Like you, I also noticed that he does not deal with sexual difference. Very surprising in a book on the erotic phenomenon.

As to your suggestion: I get the desire to hurt back, but isn't that normally directed at the one who hurts me?

Kevin Schemenauer

#8, Aug 31, 2013 11:26pm

Jules, I am not sure I understand womb-envy, but I do understand the tendency for power dynamics to work their way down the power chain. To your last question, I thought immediately of my five year-old son. When I discipline him, he often takes his frustration out on his younger brother. Consciouly or unconsciously, I am more insensitive to my children when I want and lose control of the world around me. A third anecdote speaking to the tendency to injure innocence: I re-call in High School that many people in my small class would try to scandalize or make fun of a girl who lived out her faith in joy, humility, and confidence. She seemed to be a target simply because her life was a challenge to others.

Marie Meaney

#9, Sep 2, 2013 2:21am

Jules, I posted an answer to your comment a few days ago, but realized only now that it didn't show (second time this is happening to me - very strange).

Anyway, yes, I agree with Kevin and had answered along the same lines that this has to do with power-dynamics. As Marion - and Weil - say: if I am hurt, I want to hurt back, except if something supernatural comes in (says Weil) which makes me capable to bear my hurt and not vent it on anybody else. Only a pure being, a redeemer can do this, whom I can only follow on this path through grace.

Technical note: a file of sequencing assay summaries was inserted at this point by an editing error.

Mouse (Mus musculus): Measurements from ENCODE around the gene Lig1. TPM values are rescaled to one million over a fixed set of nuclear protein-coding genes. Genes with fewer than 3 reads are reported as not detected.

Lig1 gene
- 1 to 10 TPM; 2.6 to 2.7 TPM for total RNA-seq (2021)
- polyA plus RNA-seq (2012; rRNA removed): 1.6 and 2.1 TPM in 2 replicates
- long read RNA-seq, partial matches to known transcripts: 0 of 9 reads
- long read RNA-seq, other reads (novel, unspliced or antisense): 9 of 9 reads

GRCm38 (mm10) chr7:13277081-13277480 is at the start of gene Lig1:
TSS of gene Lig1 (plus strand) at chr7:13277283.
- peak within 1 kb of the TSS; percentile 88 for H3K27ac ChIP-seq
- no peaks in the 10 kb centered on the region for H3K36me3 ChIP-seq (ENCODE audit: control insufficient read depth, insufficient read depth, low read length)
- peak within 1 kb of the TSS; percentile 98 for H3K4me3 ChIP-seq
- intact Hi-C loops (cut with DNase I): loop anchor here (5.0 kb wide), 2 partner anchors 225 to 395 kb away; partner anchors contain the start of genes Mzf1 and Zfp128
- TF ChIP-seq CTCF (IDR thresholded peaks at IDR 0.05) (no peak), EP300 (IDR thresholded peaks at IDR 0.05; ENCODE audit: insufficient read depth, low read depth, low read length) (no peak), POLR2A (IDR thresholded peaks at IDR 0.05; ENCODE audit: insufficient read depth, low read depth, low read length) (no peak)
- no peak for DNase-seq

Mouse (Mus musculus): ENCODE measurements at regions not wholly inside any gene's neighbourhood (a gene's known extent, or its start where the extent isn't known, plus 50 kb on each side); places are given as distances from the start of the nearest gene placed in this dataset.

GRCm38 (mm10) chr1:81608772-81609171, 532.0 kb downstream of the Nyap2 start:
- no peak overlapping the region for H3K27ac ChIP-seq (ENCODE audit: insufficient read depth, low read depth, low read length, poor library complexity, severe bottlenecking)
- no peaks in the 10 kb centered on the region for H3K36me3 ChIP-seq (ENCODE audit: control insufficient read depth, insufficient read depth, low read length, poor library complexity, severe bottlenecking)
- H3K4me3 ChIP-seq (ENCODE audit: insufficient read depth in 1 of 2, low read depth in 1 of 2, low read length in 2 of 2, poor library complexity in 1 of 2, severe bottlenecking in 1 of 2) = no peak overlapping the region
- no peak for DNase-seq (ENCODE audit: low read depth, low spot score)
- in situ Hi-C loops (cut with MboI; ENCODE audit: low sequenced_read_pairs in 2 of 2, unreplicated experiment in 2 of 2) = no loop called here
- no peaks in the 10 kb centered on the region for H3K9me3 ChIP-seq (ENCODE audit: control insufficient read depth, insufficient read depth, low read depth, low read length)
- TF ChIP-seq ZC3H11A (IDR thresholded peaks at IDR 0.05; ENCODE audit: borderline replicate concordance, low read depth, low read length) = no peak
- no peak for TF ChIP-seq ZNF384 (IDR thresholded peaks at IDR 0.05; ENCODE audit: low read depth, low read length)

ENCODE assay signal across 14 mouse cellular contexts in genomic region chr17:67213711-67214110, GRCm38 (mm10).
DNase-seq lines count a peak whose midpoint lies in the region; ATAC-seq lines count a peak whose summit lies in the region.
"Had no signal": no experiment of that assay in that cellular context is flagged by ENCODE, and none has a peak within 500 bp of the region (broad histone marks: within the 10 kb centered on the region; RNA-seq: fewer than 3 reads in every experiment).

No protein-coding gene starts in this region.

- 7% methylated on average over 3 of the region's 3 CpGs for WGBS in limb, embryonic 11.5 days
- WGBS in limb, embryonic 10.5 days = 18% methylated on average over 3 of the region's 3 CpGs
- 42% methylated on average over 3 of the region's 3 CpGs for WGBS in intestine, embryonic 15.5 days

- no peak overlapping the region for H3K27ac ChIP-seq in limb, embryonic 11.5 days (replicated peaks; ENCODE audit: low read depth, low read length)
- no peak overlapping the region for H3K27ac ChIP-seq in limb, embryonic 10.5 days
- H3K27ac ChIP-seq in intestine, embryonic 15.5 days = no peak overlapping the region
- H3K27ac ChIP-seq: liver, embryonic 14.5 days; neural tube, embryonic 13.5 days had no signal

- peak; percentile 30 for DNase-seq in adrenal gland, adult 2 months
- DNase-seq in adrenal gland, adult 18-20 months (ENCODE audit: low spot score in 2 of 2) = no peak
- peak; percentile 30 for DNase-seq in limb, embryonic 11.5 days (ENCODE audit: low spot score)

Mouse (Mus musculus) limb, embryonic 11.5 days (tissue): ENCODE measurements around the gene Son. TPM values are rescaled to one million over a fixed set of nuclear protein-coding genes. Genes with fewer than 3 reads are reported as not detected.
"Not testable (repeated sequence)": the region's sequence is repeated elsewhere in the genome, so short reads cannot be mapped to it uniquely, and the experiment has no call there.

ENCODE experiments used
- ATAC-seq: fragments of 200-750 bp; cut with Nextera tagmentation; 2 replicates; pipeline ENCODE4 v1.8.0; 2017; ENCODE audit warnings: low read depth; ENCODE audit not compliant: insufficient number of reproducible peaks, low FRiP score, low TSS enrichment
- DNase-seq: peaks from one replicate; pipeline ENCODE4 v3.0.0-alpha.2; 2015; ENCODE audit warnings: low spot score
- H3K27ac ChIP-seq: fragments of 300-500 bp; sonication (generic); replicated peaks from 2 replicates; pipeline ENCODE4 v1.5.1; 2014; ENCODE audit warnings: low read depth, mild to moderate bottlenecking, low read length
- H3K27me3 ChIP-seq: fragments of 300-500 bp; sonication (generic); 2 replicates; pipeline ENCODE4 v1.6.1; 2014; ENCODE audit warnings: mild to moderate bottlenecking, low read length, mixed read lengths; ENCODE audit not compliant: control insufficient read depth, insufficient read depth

The victim, if weaker, won't turn against the person who hurt him  - see Scheler's analysis of resentment in Nietzsche. As Marion shows, a certain self-righteousnes then enters the picture which cloudes one's mind to the fact that one has entered the dynamic of evil oneself; that yes, evil has been done to oneself but that now one is responding in kind and no better than one's aggressor against an innocent. The more innocent and vulnerable, the more in a sense one can unleash one's rage without danger of immediate repercussions.

Marie Meaney

#10, Sep 2, 2013 2:24am

God is therefore the perfect victim (say Marion and Weil), and anybody who is most like Him - children, the disabled, suffering, the saints, and as Allender says, women in their life-giving capacity.

By the way, though Marion is normally not easy too read, "The Prolegomena to Charity" is much more accessible. I gave the chapter "Evil in Person" to freshmen a number of times to read in class, and they were able to get the jist of it.

Jules van Schaijik

#11, Sep 2, 2013 4:27pm

Thanks Kevin and Marie. I understand it a bit better now. It still seems though as if our primary desire is to hurt the one who hurt us, and that we take it out on a weaker person only because that's easier.

Marie, you have mentioned Marion and Weil. I suppose Rene Girard has things to say about this too? Let's talk it over over a glass of wine when we are in Rome (last 2 weeks of October) shall we?